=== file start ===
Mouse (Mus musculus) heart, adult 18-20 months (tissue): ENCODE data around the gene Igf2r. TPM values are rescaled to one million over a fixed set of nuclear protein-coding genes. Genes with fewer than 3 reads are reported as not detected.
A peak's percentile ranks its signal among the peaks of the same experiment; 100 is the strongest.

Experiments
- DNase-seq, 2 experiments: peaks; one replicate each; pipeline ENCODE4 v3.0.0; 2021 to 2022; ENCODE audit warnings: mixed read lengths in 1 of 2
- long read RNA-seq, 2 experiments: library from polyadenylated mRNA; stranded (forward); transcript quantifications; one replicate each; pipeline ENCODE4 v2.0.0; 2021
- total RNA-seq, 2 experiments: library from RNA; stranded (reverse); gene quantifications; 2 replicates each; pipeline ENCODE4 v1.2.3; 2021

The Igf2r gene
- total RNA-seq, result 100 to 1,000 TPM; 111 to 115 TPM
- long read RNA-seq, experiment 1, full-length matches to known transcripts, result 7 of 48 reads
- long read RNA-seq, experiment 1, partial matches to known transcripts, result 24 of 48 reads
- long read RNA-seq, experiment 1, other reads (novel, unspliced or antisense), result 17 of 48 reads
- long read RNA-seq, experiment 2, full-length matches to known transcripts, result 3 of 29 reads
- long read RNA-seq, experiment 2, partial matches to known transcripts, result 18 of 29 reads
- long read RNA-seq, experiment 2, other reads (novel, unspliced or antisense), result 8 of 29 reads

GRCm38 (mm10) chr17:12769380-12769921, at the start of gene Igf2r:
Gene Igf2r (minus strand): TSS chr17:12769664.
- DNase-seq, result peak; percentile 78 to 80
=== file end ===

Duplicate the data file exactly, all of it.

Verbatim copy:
Mouse (Mus musculus) heart, adult 18-20 months (tissue): ENCODE data around the gene Igf2r. TPM values are rescaled to one million over a fixed set of nuclear protein-coding genes. Genes with fewer than 3 reads are reported as not detected.
A peak's percentile ranks its signal among the peaks of the same experiment; 100 is the strongest.

Experiments
- DNase-seq, 2 experiments: peaks; one replicate each; pipeline ENCODE4 v3.0.0; 2021 to 2022; ENCODE audit warnings: mixed read lengths in 1 of 2
- long read RNA-seq, 2 experiments: library from polyadenylated mRNA; stranded (forward); transcript quantifications; one replicate each; pipeline ENCODE4 v2.0.0; 2021
- total RNA-seq, 2 experiments: library from RNA; stranded (reverse); gene quantifications; 2 replicates each; pipeline ENCODE4 v1.2.3; 2021

The Igf2r gene
- total RNA-seq, result 100 to 1,000 TPM; 111 to 115 TPM
- long read RNA-seq, experiment 1, full-length matches to known transcripts, result 7 of 48 reads
- long read RNA-seq, experiment 1, partial matches to known transcripts, result 24 of 48 reads
- long read RNA-seq, experiment 1, other reads (novel, unspliced or antisense), result 17 of 48 reads
- long read RNA-seq, experiment 2, full-length matches to known transcripts, result 3 of 29 reads
- long read RNA-seq, experiment 2, partial matches to known transcripts, result 18 of 29 reads
- long read RNA-seq, experiment 2, other reads (novel, unspliced or antisense), result 8 of 29 reads

GRCm38 (mm10) chr17:12769380-12769921, at the start of gene Igf2r:
Gene Igf2r (minus strand): TSS chr17:12769664.
- DNase-seq, result peak; percentile 78 to 80